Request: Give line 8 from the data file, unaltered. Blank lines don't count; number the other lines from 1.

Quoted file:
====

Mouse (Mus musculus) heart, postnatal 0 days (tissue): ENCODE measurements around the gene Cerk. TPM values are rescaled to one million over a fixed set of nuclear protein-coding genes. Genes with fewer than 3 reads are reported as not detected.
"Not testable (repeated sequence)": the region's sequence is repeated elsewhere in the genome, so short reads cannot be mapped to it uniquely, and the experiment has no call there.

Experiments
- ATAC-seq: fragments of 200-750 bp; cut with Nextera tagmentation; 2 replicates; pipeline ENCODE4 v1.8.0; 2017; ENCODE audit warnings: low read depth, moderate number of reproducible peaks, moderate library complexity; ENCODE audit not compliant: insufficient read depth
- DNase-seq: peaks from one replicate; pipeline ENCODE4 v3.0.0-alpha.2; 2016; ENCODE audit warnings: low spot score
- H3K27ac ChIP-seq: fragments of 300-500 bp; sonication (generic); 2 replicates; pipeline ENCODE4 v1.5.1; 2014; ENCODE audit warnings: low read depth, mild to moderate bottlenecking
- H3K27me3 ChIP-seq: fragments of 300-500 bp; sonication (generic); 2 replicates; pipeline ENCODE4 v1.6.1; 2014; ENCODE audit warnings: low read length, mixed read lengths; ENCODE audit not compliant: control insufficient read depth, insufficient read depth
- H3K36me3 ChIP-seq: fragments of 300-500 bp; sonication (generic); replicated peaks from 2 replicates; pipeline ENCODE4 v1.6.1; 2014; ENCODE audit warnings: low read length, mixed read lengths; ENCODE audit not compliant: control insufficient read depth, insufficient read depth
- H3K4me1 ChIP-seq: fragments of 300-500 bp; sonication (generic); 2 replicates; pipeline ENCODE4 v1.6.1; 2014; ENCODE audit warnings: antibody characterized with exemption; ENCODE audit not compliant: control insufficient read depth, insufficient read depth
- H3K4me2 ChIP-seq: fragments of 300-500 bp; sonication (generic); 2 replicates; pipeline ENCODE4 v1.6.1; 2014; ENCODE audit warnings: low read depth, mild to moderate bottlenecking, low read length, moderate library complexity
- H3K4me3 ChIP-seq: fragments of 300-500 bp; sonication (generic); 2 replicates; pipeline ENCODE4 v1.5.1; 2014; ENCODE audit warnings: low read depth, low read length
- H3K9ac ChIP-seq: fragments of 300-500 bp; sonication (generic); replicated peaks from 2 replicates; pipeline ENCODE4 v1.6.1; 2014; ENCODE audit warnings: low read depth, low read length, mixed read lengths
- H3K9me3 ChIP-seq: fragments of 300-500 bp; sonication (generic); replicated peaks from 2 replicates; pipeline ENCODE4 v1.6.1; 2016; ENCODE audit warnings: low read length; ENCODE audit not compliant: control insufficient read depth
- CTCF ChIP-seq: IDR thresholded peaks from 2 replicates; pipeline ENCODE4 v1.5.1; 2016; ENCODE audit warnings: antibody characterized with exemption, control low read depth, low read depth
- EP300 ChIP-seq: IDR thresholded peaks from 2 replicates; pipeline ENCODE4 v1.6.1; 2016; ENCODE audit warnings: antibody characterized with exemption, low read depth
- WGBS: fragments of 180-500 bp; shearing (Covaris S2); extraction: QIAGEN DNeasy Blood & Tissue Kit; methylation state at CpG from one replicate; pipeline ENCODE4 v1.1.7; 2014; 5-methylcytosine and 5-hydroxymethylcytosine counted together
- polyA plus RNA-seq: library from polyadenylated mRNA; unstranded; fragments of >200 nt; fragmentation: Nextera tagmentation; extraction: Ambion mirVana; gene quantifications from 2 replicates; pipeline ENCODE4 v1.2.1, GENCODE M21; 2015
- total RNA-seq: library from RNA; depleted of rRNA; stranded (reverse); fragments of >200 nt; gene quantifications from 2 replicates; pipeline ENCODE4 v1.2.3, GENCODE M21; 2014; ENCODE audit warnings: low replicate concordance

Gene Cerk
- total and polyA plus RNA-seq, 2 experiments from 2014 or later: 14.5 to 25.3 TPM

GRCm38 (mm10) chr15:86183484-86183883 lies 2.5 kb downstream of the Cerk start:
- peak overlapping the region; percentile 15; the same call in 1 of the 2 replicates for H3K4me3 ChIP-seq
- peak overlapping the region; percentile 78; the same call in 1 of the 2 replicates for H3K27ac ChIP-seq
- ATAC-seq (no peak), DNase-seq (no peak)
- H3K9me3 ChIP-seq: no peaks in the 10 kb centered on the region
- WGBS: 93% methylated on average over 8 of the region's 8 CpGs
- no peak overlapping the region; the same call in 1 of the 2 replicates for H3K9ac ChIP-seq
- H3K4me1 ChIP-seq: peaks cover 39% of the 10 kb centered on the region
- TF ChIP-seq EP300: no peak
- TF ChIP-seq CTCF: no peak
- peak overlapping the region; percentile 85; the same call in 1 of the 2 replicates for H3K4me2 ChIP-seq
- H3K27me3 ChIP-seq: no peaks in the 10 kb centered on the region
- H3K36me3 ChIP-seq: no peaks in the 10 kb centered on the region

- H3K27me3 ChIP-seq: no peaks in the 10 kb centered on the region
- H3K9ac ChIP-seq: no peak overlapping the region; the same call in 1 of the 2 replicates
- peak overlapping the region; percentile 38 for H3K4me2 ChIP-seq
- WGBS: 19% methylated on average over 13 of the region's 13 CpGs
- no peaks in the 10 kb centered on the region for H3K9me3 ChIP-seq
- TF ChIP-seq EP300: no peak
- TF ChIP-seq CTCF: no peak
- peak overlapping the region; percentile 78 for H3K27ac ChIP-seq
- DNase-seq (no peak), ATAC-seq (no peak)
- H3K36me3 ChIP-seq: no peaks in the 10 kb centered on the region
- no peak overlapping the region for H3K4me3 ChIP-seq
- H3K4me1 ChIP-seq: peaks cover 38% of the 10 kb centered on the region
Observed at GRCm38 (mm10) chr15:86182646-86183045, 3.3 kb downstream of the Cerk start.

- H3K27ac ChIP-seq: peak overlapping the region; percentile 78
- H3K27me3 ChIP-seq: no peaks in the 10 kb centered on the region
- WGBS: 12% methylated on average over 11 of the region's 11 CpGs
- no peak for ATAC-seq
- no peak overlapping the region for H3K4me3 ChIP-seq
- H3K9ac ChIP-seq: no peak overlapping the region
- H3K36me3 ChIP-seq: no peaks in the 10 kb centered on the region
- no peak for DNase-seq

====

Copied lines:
- H3K36me3 ChIP-seq: fragments of 300-500 bp; sonication (generic); replicated peaks from 2 replicates; pipeline ENCODE4 v1.6.1; 2014; ENCODE audit warnings: low read length, mixed read lengths; ENCODE audit not compliant: control insufficient read depth, insufficient read depth